Honey Lavender Glazed Chicken Breast

Serves 4


  • 4 de-boned chicken breasts with skin
  • Honey lavender glaze at room temperature (See recipe below)
  • Potato coulis (See recipe below)
  • 1 bunch of Kale, washed and cut into ½ inch ribbons
  • 1 medium red onion, pickled (See recipe below. Prepare one to two days ahead)
  • Salt and pepper to taste
  • 1 Tbsp virgin olive oil
  • 2 Tbsp butter (for the kale)


  1. Pre-heat the oven to 375.
  2. In a large sauté pan heat the oil until it starts smoking. Season the chicken with salt and pepper. Place in the pan, skin side down. Cook for 2 minutes on medium-high heat, then turn the heat down to medium for 6 minutes.
  3. Place the chicken in the oven and let cook for 6 minutes, skin side down. After 6 minutes flip the breast over and baste the skin side with the lavender glaze. Cook in the oven for 4 minutes. Baste again and cook for an additional 8 minutes (depending on the size of the breast). Pull the chicken out of the oven. Baste one more time. Allow the chicken to cool for 5 minutes before serving.
  4. While the chicken is cooling, heat another large sauté pan. Add the butter and heat until melted. Add the prepped kale. Season with salt and pepper to taste.
  5. Cook the kale until nicely wilted, about 5 minutes, stirring the entire time.
  6. Place about 3 oz. of the coulis (see recipe below) on the plate. Add the sautéed kale.
  7. Arrange the pickled onions on the dish for a bit of color. Add the chicken. Drizzle the pan drippings over and around the dish.

Lavender Honey Glaze

Servings: Makes enough for 2-3 recipes


  • 1 lemon juiced
  • 1 Tbsp crushed lavender buds
  • ¼ cup honey
  • 1/8 lb soft butter
  • Salt to taste
  • Pepper to taste


  1. Combine the lemon juice, honey, lavender buds, salt and pepper in a small sauce pan.
  2. Warm and stir in the butter until combined well.

The glaze can be stored in the refrigerator for up to a month.

Pickled red onions


  • 1 small red onion, peeled and sliced into half moons
  • 1 ½ cups apple cider vinegar
  • 2 Tbsp sugar
  • Salt to taste


  1. Cut the onions. Rinse under cold water and drain.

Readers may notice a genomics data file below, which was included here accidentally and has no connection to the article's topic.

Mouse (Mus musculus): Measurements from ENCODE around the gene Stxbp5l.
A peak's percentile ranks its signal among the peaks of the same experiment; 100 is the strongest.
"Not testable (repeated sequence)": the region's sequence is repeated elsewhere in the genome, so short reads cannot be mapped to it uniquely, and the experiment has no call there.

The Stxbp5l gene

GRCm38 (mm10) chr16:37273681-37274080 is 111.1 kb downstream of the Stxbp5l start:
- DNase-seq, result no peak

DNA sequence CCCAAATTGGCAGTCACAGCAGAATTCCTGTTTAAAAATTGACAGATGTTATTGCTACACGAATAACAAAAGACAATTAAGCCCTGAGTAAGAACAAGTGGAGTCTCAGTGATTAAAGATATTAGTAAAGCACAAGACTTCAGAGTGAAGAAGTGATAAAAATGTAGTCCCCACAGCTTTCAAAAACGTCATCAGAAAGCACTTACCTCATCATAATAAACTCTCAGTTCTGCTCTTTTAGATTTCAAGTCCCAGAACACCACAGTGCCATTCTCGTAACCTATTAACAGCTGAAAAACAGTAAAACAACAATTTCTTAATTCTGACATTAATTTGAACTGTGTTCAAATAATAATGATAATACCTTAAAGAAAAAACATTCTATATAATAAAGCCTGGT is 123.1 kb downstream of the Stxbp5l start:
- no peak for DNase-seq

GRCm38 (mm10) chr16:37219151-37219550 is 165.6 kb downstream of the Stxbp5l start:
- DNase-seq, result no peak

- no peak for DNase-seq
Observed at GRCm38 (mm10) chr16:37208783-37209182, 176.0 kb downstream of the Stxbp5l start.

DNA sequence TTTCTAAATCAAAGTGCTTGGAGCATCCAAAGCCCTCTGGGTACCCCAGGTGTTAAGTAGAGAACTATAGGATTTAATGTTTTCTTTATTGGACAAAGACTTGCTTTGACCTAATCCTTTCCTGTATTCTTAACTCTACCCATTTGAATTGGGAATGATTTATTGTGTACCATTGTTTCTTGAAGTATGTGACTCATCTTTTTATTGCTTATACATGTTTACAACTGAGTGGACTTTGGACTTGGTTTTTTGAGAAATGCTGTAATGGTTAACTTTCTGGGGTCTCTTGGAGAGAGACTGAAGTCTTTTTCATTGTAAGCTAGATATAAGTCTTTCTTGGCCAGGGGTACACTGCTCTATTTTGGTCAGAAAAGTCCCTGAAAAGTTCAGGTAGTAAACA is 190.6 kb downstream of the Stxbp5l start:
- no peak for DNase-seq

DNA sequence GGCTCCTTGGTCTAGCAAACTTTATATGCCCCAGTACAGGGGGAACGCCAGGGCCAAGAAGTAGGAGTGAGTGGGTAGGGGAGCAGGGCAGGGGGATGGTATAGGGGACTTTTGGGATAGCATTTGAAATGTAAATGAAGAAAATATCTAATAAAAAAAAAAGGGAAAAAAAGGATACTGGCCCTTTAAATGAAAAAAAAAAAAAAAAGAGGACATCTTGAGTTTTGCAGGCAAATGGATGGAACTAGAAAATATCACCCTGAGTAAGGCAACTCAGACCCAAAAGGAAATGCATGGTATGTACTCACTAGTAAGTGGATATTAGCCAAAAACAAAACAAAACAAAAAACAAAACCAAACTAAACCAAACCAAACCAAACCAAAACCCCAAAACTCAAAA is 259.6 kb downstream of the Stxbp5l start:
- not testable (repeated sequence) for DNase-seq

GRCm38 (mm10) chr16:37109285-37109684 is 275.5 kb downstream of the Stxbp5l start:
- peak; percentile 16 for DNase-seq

2. Combine the onions, vinegar, sugar and salt in a small sauce pot and bring to a boil.
  3. Shut off the heat and allow it to set in the refrigerator for at least 24 hours before serving. Best if made two days before needed.

Potato coulis


  • 2 large Russet potatoes (washed)
  • 3-4 cups of heavy cream
  • Salt to taste
  • Pepper to taste
  • 1 Tbsp virgin olive oil


  1. Pre-heat oven to 375 degrees.
  2. Toss the potatoes in a bowl with salt and pepper. Place on a half sheet pan lined with parchment paper and roast for about 1 hour or until tender. Allow the potatoes to cool for about 5- 10 minutes before peeling and slicing them.
  3. Bring the cream to a boil separately and pour it into the sliced potatoes. Add salt to taste and whisk together until smooth.
  4. Cover with plastic and allow it to cool for 30-minutes.
  5. Strain through a fine meshed sieve and cover with plastic so it doesn’t form a skin. Set aside until ready to serve.

Campo has a private dining room, and a small, outdoor patio overlooking lavender fields. The lavender blooms in late June/early July. Brunch on the patio in late June comes with a free side of aromatherapy bliss.

Please leave your recipe modifications, or any questions that you may have, in the comments.

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Los Poblanos Historic Inn and Organic Farm

Exterior of Campo, the restaurant at Los Poblanos Historic Inn and Organic Farm
Exterior of Campo, the restaurant at Los Poblanos Historic Inn and Organic Farm

4803 Rio Grande Blvd N.W.
Los Ranchos de Albuquerque, NM 87107
(505) 344-9297

Set among 25 acres of lavender fields, enormous cottonwood trees and lush formal gardens, Los Poblanos is one of the most magnificent historic properties in the Southwest. The property was designed in 1932 by the region’s foremost architect, John Gaw Meem, the “Father of Santa Fe Style”.

Los Poblanos combines 50 guest rooms, a working organic farm and world class cuisine. The natural beauty, comfort and privacy of Los Poblanos provides guests with a memorable experience in a truly relaxing environment. It is also an ideal setting for meetings and special events.


Interior of CampoCampo is a casual fine-dining experience featuring the purest field-to-fork menu in the Southwest. Located at Los Poblanos Historic Inn & Organic Farm, their Rio Grande Valley Cuisine is rooted in seasonal organic ingredients from their fields, as well as from longstanding relationships with local farmers and herdsman.

To make a reservation: 505-338-1615

The Farm Shop

Los Poblanos Farm ShopThe Los Poblanos Farm Shop takes pride in hand-crafting quality, meaningful products. The shop features artisan lavender products made from the organic lavender grown in the fields and distilled on the farm, including culinary lavender. In addition to their products, they sell items by other local businesses.

Contact the Farm Shop: (505) 938-2192